Families pay more for a British or Indian curriculum education, but taxi and hotel rates are lower than in other GCC countries, according to figures in the Cost of Living GCC Report.
UAE’s cost of living spotlighted in survey
ABU DHABI // Families pay more in the UAE than in any of the Arabian Gulf states for a British or Indian education, petrol and household utilities.
And only in Qatar are rents higher, a new cost of living study suggests.
The figures in the Cost of Living GCC Report have fuelled fears of an increase in inflation this year.
“All evidence suggests inflationary pressures are undercounted in the UAE, where rents have been rising rapidly. We see inflation accelerating towards 2 per cent,” said Rachel Ziemba, emerging markets research director at Roubini Global Economics, an economic and financial analysis company.
The cost of living report found the average cost of a British curriculum education was Dh50,675, compared with Dh13,751 in Bahrain, the lowest in the GCC.
The average Indian education cost Dh22,000, more than twice as high as Qatar in second place with Dh10,400.
Tuition fees in Abu Dhabi and Dubai are regulated by the local governments, which determine how much schools can charge based on the quality of education they offer.
The cost of electricity, water and sewerage in a three-bedroom apartment was between Dh500 and Dh1,500, compared with Dh106 to Dh300 in Saudi Arabia.
Petrol was also more expensive at Dh1.65 a litre compared with about Dh0.44 a litre in Saudi Arabia.
Petrol prices in the UAE were raised by the government by up to 27 per cent in 2011, but remain lower than in most developed countries.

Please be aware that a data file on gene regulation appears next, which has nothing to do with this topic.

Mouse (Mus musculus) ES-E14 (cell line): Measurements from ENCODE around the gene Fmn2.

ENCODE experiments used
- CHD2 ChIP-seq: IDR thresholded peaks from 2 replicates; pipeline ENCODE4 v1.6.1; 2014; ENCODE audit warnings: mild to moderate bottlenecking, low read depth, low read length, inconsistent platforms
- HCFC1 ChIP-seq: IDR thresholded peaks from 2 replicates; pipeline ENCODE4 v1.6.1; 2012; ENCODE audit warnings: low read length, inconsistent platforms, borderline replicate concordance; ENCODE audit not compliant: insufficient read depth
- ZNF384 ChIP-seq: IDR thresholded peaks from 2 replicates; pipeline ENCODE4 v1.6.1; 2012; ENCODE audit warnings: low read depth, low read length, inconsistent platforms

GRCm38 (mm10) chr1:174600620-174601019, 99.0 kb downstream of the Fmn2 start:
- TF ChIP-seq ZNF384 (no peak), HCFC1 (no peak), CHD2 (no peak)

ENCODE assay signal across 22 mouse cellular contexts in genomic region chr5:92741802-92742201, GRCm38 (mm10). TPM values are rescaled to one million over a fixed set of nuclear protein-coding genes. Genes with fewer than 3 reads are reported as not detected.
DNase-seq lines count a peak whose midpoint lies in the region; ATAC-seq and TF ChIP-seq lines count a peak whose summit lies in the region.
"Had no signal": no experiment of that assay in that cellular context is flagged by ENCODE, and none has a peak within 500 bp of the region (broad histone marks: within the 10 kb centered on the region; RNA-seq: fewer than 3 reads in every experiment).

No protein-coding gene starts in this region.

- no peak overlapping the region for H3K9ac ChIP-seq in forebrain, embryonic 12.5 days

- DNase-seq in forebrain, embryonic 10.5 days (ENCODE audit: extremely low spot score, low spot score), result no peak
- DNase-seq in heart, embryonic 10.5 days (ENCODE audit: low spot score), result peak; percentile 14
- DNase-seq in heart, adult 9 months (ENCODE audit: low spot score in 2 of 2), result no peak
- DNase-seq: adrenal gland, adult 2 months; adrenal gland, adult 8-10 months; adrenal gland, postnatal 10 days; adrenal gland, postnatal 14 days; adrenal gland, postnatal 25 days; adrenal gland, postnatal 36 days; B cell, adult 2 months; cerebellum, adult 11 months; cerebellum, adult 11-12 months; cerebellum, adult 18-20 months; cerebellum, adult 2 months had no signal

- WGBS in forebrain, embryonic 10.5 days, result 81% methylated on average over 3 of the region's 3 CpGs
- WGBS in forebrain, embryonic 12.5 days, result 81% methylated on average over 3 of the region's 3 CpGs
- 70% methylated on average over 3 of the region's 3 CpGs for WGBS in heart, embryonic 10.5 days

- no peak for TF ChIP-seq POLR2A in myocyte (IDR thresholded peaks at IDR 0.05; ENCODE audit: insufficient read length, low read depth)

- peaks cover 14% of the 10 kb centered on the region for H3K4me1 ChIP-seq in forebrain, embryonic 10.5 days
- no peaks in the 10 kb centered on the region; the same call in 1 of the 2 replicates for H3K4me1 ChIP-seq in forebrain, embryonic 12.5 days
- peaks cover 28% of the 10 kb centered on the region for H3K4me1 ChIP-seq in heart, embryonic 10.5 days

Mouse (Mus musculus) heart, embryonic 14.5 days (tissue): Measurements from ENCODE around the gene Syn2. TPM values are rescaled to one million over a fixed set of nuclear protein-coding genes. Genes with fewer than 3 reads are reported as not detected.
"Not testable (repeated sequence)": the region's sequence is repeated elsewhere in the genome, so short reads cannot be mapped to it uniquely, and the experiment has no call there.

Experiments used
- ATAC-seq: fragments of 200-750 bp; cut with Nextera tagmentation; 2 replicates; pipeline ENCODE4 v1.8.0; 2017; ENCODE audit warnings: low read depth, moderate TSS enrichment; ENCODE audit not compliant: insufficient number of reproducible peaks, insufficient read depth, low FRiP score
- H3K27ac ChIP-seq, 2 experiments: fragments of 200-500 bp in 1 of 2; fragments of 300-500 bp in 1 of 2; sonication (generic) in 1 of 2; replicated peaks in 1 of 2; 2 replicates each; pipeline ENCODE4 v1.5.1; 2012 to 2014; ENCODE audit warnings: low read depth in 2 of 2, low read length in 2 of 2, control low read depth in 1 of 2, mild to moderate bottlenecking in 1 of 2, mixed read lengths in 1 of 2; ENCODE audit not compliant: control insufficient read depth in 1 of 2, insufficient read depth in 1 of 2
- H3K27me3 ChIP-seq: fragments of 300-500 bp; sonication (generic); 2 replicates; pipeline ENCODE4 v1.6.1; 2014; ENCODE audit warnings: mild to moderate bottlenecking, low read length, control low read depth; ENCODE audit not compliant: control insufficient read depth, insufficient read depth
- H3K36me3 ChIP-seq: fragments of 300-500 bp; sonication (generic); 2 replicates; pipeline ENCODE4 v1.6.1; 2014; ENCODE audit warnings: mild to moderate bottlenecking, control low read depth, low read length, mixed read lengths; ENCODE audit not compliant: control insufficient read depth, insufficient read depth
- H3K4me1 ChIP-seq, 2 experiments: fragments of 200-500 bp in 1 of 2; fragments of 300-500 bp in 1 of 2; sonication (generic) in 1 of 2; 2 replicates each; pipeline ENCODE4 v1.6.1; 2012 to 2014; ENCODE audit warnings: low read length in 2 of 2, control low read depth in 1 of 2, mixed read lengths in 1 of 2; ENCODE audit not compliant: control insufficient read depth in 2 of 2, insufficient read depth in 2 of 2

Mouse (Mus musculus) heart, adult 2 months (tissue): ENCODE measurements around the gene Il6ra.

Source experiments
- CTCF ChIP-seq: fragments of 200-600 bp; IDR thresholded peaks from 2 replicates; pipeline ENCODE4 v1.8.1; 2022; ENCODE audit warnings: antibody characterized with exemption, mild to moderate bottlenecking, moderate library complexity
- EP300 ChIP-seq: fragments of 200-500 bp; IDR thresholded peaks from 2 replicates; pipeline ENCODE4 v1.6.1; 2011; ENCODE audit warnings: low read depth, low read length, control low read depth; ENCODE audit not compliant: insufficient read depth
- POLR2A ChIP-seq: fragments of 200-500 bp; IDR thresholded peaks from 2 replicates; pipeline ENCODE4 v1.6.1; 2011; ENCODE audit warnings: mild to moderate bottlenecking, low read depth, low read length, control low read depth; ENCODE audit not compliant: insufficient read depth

The UAE had some of the most expensive residential property, the report found. Annual rent on a studio apartment ranges from about Dh11,000 to more than Dh73,000.
Only Qatar, with a range of Dh30,000 to about Dh110,000, cost more.
A residential rent cap was in November removed in Abu Dhabi, while Dubai’s cap was recently increased, both moves expected to further accelerate price rises.
“Dubai will be close to the top of the tree and Abu Dhabi is starting to pick up for this year,” said Matthew Green, head of UAE research and consultancy at CBRE, a property services company. “Qatar is relatively similar in the same trend and although there’s a lot of supply coming through, the government is taking a lot of the allocation off the market so it has quite a bullish outlook.”
There was good news, however, for consumers who visit hotels, travel by taxi and enjoy McDonald’s.
A 3-star hotel room varies seasonally from Dh370 to Dh550 a night, 4-star Dh370 to Dh750 and 5-star Dh750 to close to Dh1,500; a 10 kilometre taxi journey was just over Dh15; and a Big Mac cost Dh10 – all cheaper than anywhere else in the region.